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Wetland summary by Dr. Rich Horner .pdf

Nom original: Wetland summary by Dr. Rich Horner.pdf
Auteur: Richard Horner

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What is a Wetland?
Areas inundated or saturated by surface or ground water at a frequency and duration to support
hydrophytic vegetation
Natural vs. “Constructed”, “Created,” and “Restored” Wetlands
Natural wetlands—Perform a variety of ecological and social functions, including water quality
improvement; flood water storage and regulation; provision of biological production,
biodiversity, and wildlife habitat; and community open space
Constructed wetlands—Built in an upland area (without natural wetland hydrology, hydric soils,
and hydrophytic vegetation) principally or entirely for effluent or runoff treatment
Created wetland—Built in an upland area for mitigation to replace a lost natural wetland and its
multiple functions
Restored wetland—Natural wetland subject to actions to recover some or all of its original size,
functions, or both

Free Water Surface Vs. Vegetated Submerged Bed Constructed Wetlands
Description (see diagrams):
Free water surface (FWS) type (also known as surface flow, SF)—Configuration similar to
natural wetland, with soil bed, emergent vegetation, and water exposed to atmosphere
Vegetated submerged bed (VSB) type (also known as subsurface flow, SSF)—Bed of media
(e.g., stones, gravel, sand, soil), often linear, planted with wetland plants but with water level
below media surface



Relative advantages and disadvantages:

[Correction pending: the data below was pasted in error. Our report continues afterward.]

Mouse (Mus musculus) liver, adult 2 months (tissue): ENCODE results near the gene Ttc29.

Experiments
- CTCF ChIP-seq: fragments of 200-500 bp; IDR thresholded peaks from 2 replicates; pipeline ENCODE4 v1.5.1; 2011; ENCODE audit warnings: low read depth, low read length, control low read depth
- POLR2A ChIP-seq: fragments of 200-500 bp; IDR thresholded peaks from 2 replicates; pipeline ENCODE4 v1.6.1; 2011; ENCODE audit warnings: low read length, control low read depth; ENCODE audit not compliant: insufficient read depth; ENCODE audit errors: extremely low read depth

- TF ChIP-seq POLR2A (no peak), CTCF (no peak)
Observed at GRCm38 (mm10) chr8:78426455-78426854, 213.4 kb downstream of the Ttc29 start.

Can be integrated better in landscapes,
More secondary benefits (e.g., wildlife habitat, but this can be a disadvantage if excessive
contamination exposure results),
Cheaper to build and operate, and
Shorter development period to reach full performance
Not attractive to wildlife,
Reduced odor and insect problems,
More isolated from humans,
Greater flexibility in using land and therefore overall land requirement can be less, and
Greater cold tolerance

Related Technologies
Floating macrophyte (e.g., water hyacinth, duckweed) systems—Treatment partially by wetland
processes and partly by mechanized components to remove macrophytes before discharge and
dispose of them
Overland flow systems—Treatment by terrestrial vegetation and non-hydric soil as wastewater
sheet flows over a broad surface

Use recorded as far back as 1912 in Europe
Research began in Europe in 1950s, US in late 1960s
North American Wetlands for Water Quality Treatment Database (USEPA 2000)—
245 locations, 800 individual wetland cells
205 constructed, 38 natural (all before 1991) wetlands (2 unclassified)
138 of constructed are FWS type, 49 VSB type (others combination or not classified)


Median sizes: FWS 1.0 ha, VSB 0.5 ha (most smaller)
Majority <0.25 mgd, 82% < 1 mgd
159 treat municipal wastewater (almost half polish lagoon effluent, 36% secondary or
advanced secondary, only 4 tertiary)
Other effluents treated include agricultural (58), industrial (13), and stormwater (6);
however, the database is surely missing many stormwater and mining effluent
treatments and probably others
Largest number in SD, FL, and several other southern states; not unusual in cold climates
and function for BOD and TSS reduction even under ice; 1 listed in WA
VSB favored in Europe

See tables: Summary of Mechanisms and Summary of Controllable Features That Promote
Pollution Control
Some qualifications:
Unless effluent is low organic strength, vegetated zones tend to be anaerobic, because oxygen
released by hydrophytic plant roots is insignificant compared to oxygen demand.
Therefore, nitrification is unlikely in VSB wetlands and highly vegetated zones of FWS
wetlands, but can be accomplished in open-water or sheet-flow zones that are well
aerated from the atmosphere.
Phosphorus removal from municipal wastewater and other high phosphorus effluents is limited,
because seasonal plant uptake is relatively small compared to loading and release occurs with
senescence. Also, soil-binding sites become saturated relatively rapidly. Therefore, mechanisms